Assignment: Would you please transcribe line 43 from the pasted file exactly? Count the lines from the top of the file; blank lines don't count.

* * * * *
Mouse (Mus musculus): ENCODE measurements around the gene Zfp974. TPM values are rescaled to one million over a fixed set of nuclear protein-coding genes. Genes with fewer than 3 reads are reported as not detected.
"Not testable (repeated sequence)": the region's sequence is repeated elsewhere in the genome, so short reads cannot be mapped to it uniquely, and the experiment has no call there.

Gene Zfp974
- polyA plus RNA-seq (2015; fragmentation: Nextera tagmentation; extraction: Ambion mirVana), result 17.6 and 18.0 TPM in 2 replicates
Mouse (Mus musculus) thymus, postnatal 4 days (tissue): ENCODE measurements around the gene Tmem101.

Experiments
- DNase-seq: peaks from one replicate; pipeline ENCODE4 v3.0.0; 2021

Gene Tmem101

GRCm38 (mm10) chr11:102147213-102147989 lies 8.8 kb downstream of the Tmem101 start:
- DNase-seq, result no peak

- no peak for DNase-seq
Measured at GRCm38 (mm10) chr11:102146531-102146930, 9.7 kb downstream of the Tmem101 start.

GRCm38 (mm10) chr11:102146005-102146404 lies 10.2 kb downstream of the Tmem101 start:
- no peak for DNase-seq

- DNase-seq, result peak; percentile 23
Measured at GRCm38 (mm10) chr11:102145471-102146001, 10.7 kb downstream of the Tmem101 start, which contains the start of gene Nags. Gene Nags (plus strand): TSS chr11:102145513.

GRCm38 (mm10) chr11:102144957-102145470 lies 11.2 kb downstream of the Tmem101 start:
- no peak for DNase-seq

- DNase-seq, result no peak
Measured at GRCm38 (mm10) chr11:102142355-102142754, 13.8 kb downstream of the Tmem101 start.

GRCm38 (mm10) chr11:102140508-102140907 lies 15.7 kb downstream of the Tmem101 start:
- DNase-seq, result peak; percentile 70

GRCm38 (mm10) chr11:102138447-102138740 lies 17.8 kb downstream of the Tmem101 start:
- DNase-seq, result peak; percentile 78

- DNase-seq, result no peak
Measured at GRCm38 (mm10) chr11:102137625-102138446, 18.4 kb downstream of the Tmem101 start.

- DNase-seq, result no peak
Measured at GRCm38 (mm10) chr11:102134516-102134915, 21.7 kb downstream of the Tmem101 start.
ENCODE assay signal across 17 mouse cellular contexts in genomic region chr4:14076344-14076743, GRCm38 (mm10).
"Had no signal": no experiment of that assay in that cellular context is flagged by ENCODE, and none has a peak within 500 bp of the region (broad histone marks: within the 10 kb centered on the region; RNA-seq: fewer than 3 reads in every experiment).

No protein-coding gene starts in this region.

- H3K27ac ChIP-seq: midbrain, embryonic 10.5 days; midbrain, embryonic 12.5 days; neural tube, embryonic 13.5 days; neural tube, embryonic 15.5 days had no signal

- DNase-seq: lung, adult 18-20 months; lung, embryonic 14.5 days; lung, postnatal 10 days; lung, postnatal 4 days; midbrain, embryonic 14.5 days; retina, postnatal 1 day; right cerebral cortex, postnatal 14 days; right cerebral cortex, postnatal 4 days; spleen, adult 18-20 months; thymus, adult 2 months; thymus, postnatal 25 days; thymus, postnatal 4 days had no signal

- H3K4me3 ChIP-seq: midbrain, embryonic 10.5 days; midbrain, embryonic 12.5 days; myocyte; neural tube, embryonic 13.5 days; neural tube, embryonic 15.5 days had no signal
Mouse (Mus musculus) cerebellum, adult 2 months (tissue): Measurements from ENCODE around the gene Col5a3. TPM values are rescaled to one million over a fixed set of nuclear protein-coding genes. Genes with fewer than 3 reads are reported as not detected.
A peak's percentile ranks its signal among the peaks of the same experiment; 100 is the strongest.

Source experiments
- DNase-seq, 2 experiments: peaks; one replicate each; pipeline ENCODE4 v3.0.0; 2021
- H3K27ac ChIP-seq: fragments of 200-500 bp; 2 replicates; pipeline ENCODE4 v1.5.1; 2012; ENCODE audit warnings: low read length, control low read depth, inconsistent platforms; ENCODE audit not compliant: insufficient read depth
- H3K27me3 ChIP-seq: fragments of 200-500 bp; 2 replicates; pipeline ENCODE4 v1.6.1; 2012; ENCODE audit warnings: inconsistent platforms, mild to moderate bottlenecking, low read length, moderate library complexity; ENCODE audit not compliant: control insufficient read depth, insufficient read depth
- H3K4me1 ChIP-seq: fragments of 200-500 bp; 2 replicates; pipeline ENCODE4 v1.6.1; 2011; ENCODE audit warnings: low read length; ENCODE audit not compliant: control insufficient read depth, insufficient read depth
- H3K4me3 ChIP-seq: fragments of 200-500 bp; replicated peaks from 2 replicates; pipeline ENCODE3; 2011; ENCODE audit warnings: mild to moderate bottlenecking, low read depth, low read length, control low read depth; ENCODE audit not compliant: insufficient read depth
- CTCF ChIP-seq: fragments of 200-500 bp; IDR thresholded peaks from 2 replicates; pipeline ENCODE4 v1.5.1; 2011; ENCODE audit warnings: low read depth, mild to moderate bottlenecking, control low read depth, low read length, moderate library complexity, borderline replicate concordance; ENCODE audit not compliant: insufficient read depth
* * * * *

- CTCF ChIP-seq: fragments of 200-500 bp; IDR thresholded peaks from 2 replicates; pipeline ENCODE4 v1.5.1; 2011; ENCODE audit warnings: low read depth, mild to moderate bottlenecking, control low read depth, low read length, moderate library complexity, borderline replicate concordance; ENCODE audit not compliant: insufficient read depth